Taylor says Stringer, named after a character in HBO series The Wire, has changed his and Emily's lives.
"Stringer is now one of the most important things in our lives. To think that we might not have had our little fellow around is quite upsetting," he says.
"When things are happening in the moment, like on that morning, you don't want to have to think of the cost of ringing for advice. You just want the information and to keep your dog alive.
"To be able to call them straight away and then for us to convey that information to our vet was just invaluable."
The Australian Animal Poisons Helpline, that began almost a year ago, costs an estimated $450,000 to run per year. It has no government funding and operates with corporate sponsors within the veterinary and pet retail industries.
It is available daily from 9am to 8pm AEST with an aim to eventually offer a free 24-hour service. And it is also open to callers from New Zealand.
Peacock wants to raise awareness of the service in the lead up to the busy Christmas period.
"Christmas is a very common time for pet poisonings," she says.
"People are home, they are eating, they are sharing, there are visitors who might not be used to having pets around. Medications might be left in bags on the floor, there are wrapped lollies, tidbits of food may be given out under the table.
"At any time, we get a lot of calls about rat bait, chocolate, cats getting flea treatments that are meant for dogs, well-intentioned pet owners who might try to give human pain relief medication to their pets, especially if their vet is closed on the weekend.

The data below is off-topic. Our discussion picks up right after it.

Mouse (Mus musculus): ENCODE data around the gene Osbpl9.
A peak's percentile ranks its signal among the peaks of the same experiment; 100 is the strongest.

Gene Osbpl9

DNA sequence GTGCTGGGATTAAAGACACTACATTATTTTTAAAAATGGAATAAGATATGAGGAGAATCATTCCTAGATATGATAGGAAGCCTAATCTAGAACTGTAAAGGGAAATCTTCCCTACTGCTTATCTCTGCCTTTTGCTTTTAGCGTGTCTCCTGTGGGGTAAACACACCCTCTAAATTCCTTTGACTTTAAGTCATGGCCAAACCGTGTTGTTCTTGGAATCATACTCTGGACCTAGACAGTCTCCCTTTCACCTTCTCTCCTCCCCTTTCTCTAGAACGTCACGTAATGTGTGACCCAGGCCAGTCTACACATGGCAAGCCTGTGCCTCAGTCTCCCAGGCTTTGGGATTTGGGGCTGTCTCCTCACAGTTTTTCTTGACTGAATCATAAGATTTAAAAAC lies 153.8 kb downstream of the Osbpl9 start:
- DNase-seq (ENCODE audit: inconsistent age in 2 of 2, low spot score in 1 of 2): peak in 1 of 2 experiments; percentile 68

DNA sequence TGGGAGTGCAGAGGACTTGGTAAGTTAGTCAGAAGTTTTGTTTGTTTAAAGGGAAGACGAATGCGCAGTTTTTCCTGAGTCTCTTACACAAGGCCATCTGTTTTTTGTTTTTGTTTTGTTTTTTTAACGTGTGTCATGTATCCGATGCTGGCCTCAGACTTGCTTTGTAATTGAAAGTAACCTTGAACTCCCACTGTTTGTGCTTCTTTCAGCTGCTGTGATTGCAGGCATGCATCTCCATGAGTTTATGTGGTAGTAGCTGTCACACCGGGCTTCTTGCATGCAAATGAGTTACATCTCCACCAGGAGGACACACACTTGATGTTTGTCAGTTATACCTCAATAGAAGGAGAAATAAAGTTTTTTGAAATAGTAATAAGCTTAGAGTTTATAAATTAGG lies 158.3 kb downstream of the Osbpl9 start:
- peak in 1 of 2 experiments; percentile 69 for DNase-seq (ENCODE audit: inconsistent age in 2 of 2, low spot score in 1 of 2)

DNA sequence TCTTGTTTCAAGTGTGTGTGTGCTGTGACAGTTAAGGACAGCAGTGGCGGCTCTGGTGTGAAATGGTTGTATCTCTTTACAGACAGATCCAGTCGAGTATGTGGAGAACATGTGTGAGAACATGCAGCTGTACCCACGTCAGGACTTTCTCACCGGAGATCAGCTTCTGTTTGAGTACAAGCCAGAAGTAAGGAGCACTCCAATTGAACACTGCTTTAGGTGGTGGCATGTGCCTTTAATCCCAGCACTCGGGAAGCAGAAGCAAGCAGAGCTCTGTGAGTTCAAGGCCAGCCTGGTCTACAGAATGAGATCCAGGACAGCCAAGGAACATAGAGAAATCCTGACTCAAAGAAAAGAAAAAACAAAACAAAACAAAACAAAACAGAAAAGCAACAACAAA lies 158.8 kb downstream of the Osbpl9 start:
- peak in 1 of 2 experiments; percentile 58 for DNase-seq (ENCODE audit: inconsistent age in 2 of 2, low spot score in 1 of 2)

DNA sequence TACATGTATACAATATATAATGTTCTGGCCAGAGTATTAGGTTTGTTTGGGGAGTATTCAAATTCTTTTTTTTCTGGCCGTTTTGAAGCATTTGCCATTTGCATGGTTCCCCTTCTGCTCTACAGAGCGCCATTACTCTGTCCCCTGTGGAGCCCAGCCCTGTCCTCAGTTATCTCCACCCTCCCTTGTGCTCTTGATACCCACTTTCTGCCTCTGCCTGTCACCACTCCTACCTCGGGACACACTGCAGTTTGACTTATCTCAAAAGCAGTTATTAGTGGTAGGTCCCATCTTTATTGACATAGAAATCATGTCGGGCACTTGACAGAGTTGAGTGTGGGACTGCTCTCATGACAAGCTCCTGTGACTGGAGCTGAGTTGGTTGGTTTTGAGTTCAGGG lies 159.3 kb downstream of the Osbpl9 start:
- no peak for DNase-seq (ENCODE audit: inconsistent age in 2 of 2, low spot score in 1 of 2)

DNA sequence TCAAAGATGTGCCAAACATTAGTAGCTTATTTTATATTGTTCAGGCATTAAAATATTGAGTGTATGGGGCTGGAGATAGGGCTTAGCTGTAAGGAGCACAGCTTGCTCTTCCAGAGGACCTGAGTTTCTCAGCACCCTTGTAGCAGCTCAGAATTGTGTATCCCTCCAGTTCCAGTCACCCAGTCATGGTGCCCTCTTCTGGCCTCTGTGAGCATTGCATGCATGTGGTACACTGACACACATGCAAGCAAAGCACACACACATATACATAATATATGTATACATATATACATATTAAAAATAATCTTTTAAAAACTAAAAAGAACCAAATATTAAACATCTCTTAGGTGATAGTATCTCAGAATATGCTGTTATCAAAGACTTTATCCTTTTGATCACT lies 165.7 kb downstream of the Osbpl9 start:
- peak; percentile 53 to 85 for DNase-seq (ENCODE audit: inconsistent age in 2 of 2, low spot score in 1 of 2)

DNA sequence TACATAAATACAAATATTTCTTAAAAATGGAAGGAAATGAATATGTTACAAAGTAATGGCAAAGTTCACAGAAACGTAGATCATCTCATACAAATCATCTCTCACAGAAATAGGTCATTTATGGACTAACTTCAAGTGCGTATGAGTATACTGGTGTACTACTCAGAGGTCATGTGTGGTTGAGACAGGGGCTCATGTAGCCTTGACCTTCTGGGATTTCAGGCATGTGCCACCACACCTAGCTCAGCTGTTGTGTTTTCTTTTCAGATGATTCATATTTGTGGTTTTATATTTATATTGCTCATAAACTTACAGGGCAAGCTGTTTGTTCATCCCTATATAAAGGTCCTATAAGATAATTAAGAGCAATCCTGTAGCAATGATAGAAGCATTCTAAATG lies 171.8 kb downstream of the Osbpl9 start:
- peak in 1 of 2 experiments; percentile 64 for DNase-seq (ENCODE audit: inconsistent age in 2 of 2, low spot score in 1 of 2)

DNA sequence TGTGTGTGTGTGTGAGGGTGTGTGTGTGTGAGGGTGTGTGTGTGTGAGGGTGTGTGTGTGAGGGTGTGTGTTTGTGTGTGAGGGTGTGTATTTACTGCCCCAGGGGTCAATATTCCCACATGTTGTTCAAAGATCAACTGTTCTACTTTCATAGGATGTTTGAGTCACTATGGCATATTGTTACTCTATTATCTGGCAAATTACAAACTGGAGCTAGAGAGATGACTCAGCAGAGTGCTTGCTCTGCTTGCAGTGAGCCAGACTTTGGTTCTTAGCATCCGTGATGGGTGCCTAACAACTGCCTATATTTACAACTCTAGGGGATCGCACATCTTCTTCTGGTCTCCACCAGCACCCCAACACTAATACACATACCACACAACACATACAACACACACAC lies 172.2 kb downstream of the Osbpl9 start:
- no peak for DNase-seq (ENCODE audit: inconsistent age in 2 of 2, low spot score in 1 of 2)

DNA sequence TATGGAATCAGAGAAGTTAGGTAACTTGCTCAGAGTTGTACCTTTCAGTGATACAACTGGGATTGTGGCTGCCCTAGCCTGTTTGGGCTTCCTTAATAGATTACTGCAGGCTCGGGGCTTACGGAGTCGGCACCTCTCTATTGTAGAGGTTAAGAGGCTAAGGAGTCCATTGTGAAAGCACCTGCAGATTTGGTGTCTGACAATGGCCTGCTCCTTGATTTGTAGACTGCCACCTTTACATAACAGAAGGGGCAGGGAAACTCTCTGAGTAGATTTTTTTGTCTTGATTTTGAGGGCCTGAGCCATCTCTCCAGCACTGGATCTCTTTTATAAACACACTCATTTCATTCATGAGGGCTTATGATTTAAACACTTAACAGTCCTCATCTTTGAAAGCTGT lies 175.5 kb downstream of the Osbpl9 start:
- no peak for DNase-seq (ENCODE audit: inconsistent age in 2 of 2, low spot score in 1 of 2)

"We do get quite a number of calls from Queensland about cane toads with questions like, 'My dog has licked a cane toad and is drooling from his mouth, what do I do?'" (Peacock says to use a wet cloth to wipe the slime from inside the mouth).
But it's not just cats and dogs. Calls are received about all creatures great and small - birds, lizards, snakes, goats, cows, horses, donkeys and, yes, red pandas.
"One of the most interesting cases was about a red panda from a zoo," Peacock says.
"It had accidentally been given an incorrect higher dose of its flea medication. To decontaminate the panda, it needs to have a bath but the panda won't allow you to simply bathe it, it would have to be anaesthetised to do so.